What your conference evaluations are missing

One of the easiest, yet often neglected, ways for meeting professionals to improve their craft is to obtain (and act on!) client feedback after designing/producing/facilitating an event. So I like to schedule a thirty-minute call at a mutually convenient date one or two weeks after the event, giving the client time to decompress and process attendee evaluations.

During a recent call, a client shared their conference evaluation summaries that rated individual sessions and the overall conference experience.

This particular annual conference uses a peer conference format every few years. The client finds the Conferences That Work design introduces attendees to a wider set of peer resources and conversations at the event. This year, The Solution Room, was a highly rated session for building connections and getting useful, confidential peer consulting on individual challenges.

As the client and I talked, we realized that the evaluations had missed an important component. We were trying to decide how frequently the organization should alternate a peer conference format with more traditional approaches. However, we had no attendee feedback on how participants viewed the effectiveness of the annual event for:

  • making useful new connections;
  • building relationships;
  • getting current professional wants and needs met; and
  • building community.

Adding ratings of these KPIs to conference evaluations provides useful information about how well each event performs in these areas. Over time, conveners will see if/how peer conference formats improve these metrics. I also suggested that we include Net Promoter Scores in future evaluations.

The client quickly decided to include these ratings in future conference evaluations. As a result, our retrospective call helped us to improve how participants evaluate his events. This will provide data that will allow more informed decisions about future conference design decisions.

Do your evaluations allow attendees to rate the connection and just-in-time learning effectiveness of your meeting? Do they rate how well your meeting met current professional wants and needs? If not, consider adding these kinds of questions to all your evaluations. Over time you’ll obtain data on the meeting designs and formats that serve your participants best.

Do you review event evaluations like a Chinese censor?

event evaluations 101807127_2f67f9f623_o A fascinating piece of research published in Science concludes that the Chinese government allows people to say whatever they like about the state, its leaders, or their policies—except for posts with collective action potential, which are far more likely to be censored. Which reminds me of the meetings industry’s common response to event evaluations.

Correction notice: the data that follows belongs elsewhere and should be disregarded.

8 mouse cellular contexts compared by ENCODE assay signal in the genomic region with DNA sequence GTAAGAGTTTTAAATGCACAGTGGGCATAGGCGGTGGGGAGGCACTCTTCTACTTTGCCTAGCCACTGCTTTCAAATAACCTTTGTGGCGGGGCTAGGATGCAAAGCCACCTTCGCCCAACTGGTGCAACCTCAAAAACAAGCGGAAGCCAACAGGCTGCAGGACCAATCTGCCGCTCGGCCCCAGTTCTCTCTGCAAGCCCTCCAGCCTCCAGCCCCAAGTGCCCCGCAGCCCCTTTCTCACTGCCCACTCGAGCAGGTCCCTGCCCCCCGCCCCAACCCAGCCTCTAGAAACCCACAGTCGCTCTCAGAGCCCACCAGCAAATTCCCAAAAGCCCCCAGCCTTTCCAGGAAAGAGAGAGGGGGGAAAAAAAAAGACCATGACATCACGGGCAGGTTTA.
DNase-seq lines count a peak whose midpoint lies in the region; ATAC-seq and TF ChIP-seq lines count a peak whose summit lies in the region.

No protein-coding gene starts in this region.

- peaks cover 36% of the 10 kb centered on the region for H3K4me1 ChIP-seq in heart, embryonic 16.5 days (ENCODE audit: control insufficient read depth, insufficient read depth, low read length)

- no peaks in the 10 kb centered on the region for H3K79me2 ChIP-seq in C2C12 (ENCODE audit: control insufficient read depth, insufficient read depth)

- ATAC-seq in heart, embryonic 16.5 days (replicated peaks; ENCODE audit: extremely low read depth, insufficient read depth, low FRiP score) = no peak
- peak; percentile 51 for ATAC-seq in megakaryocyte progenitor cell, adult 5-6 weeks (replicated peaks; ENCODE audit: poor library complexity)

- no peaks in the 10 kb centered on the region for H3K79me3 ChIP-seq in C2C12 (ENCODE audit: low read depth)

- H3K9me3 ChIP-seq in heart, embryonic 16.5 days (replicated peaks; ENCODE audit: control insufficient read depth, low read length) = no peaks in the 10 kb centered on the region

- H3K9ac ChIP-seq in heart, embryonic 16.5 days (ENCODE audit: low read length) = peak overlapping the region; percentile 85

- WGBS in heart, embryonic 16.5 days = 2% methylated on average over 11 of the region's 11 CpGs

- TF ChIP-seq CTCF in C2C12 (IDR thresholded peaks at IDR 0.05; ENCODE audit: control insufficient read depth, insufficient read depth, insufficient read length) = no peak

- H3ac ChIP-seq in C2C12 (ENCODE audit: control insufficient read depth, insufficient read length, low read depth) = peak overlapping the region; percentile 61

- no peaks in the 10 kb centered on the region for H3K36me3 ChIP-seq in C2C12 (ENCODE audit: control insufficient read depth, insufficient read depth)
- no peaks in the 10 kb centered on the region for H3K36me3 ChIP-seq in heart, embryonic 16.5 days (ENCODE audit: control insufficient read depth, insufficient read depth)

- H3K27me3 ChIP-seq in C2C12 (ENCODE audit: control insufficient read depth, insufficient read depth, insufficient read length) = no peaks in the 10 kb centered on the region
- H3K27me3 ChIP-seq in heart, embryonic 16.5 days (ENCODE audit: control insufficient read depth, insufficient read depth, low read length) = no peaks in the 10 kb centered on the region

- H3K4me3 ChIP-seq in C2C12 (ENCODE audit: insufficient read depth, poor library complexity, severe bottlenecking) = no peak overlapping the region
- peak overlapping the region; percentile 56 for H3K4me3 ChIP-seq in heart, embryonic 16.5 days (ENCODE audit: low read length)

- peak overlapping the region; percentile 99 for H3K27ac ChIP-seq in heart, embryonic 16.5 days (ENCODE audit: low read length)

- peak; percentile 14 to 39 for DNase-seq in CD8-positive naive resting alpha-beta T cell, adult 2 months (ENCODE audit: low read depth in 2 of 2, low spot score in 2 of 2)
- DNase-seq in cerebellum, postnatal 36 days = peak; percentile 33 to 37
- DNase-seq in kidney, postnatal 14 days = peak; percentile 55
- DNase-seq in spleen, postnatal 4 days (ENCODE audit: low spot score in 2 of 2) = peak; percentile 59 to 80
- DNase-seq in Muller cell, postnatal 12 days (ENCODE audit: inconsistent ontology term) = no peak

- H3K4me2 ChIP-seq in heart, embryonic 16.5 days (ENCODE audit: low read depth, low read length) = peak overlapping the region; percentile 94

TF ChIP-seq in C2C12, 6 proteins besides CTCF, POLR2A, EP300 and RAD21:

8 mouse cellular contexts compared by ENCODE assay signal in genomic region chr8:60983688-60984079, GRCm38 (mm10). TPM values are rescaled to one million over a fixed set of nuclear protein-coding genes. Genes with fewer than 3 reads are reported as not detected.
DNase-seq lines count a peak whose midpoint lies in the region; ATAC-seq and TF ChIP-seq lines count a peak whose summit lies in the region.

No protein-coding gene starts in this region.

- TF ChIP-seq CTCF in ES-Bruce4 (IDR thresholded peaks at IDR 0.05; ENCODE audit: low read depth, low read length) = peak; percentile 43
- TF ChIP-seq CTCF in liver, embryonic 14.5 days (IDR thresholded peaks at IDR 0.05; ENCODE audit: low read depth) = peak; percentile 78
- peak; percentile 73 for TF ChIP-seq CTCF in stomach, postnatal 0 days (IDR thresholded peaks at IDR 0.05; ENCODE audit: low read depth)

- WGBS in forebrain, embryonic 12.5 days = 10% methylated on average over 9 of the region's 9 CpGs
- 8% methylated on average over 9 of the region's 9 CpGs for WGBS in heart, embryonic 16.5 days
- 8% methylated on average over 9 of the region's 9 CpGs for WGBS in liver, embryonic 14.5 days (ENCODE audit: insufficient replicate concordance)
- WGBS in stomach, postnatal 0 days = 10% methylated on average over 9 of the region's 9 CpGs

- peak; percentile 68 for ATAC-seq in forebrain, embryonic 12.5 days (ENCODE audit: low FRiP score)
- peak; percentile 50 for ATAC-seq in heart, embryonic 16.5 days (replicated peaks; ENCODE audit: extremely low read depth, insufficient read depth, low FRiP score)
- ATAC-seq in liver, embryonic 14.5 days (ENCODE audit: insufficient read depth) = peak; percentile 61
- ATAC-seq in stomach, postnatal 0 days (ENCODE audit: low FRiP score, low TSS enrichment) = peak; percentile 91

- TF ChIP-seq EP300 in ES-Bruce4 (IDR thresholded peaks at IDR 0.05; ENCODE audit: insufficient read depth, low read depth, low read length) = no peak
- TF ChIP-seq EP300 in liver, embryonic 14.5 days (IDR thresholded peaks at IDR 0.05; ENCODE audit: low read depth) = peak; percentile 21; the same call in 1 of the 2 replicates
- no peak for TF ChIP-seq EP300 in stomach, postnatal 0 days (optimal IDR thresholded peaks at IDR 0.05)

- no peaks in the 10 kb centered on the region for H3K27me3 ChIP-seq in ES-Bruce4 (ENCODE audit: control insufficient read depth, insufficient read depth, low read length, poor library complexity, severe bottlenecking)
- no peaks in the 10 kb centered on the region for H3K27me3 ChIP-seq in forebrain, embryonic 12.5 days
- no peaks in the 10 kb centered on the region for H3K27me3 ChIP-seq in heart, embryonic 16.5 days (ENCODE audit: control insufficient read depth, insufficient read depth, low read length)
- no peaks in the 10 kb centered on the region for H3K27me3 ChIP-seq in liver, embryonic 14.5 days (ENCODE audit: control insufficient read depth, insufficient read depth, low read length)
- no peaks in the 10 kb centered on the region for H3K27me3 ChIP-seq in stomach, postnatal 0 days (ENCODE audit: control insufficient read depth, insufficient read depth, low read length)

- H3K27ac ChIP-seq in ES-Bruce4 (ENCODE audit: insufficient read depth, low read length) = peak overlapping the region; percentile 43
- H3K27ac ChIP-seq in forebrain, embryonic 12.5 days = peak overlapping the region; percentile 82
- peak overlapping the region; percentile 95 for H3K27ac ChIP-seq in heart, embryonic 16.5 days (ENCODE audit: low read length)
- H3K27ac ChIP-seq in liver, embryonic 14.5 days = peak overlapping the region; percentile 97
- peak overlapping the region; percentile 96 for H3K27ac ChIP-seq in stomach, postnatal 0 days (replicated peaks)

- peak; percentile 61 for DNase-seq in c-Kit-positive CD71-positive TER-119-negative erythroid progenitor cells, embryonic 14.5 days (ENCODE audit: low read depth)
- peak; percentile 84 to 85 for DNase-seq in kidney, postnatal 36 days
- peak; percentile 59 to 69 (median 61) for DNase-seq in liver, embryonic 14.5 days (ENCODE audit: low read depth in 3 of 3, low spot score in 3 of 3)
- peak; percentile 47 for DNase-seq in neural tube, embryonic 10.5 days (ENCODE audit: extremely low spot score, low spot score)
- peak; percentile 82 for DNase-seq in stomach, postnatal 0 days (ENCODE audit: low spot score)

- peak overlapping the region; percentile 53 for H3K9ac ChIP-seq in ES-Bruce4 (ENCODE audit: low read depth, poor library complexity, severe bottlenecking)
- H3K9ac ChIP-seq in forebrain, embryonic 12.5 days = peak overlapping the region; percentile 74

What do stakeholders do with event evaluations?

I often wonder whether organizers actually read event evaluations. And, if they read them, do they act upon them? Given the same old event designs I see repeated year after year, my experience is that most changes stemming from attendee feedback concentrate on logistical improvements or cosmetic restyling: changes that rarely get to core dissatisfactions experienced by many attendees.

This is why the bar is so low for event expectations. The majority of attendees assume that an event can’t be much better than what they routinely experience. Ask attendees what they consider to be a worthwhile meeting. You’ll frequently hear that they’re satisfied if they “learn one useful thing or meet one useful person a day”. You may think that’s acceptable. I know we can do much better.

Use event evaluations to improve future meetings

Can we significantly improve our events through attendee feedback? Yes. Done right, event evaluations provide an incredible opportunity to build community around our events. Yet, invariably, we squander this opportunity. Evaluations—either in the form of paper smile sheets or online surveys—get kidnapped, disappearing into the hands of the event organizers, never to see the light of day again.

When we routinely solicit comments about our meetings’ value and then ignore feedback that could fundamentally improve our events we are acting like Chinese censors. The minority of attendees who have experienced the value of participant-driven and participation-rich meeting designs—who know the value of small group work with peers and public evaluation during the event—expect something better from your meetings. If you don’t give it to them, they will stay away or go elsewhere.

A warning. They won’t be a minority forever.

Photo attribution: Flickr user charleshope